On Monday night, The Washington Redskins opened their 2016 season with a colossal thud. Under the bright lights and on a big stage, this football team did what it always does: throw up all over itself when the national spotlight shines on the nation’s capital. The Redskins, who are 1-15 in their last 16 nationally televised Monday night home games, failed in the three basic components of winning football. They couldn’t run the football, they couldn’t pressure the quarterback and they couldn’t stop the run.
Running back Matt Jones, who entered the season with more unanswered questions than Hillary Clinton’s health or Donald Trump's taxes, finished the night with 24 yards on seven carries. You cannot place all the blame on Jones’ shoulders; offensive coordinator and play caller, Sean McVay, called one of the worst games of his young career. The 30-year-old McVay called for a run on 11 of his 55 plays. He dumped the running game faster than Huma dumped Weiner. While I wouldn’t be surprised if the 'Skins brought in Pierre Thomas, why bother if they are going to throw 80 percent of the time? The Leaning Tower of Pisa is more balanced than the Redskins' play calling.
On the defensive side of the ball, an offseason of ignoring the defensive line is costing Joe Barry’s crew. The Pittsburgh Steelers rushed for 147 yards with DeAngelo Williams getting every tough yard they needed without much of a fight. Just think if Le’Veon Bell was active; the Steelers may have rushed for more than 200 yards.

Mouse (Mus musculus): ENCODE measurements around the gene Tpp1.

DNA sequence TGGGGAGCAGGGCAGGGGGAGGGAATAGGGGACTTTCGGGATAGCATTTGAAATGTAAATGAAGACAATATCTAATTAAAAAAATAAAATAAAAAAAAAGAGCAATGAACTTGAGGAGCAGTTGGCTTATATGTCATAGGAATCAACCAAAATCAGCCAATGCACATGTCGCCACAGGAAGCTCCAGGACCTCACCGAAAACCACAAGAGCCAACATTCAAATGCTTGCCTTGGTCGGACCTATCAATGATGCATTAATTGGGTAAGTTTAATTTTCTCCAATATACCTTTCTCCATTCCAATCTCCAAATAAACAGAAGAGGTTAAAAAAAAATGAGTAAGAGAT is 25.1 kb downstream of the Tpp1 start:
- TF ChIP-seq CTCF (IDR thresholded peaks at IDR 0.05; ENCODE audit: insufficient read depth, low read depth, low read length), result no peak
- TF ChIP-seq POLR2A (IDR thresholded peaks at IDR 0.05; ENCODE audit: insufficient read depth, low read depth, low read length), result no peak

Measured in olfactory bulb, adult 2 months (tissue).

In addition to failing against the run, the Redskins' D-line struggled to put any pressure on quarterback Ben Roethlisberger. Big Ben had enough time in the pocket to take a selfie with Matthew McConaughey before throwing another seed to Antonio Brown, who treated cornerback Bashaud Breeland worse than Gilbert Arenas treats a teammate’s sneakers.
While this game was a disaster on many levels, we are far from the end of the season. The last three times the Redskins have made the playoffs, it’s been due to a late-season run. They still play in the very weak NFC East and have their first divisional game this Sunday against young quarterback Dak Prescott and the Dallas Cowboys. With a win over Dallas, this opener will become a distant memory. However, a second consecutive home loss with one coming against your bitter rival, and the fan base will begin believing that last year’s division title was just a mirage.
Chuck Sapienza is the executive producer of the Naval Academy radio network and the former VP of Programming for ESPN980. He was also a part of the Washington Redskins Radio Network from 2009 to 2015, serving as the network's executive producer. He can be reached at SapienzaChuck@gmail.com
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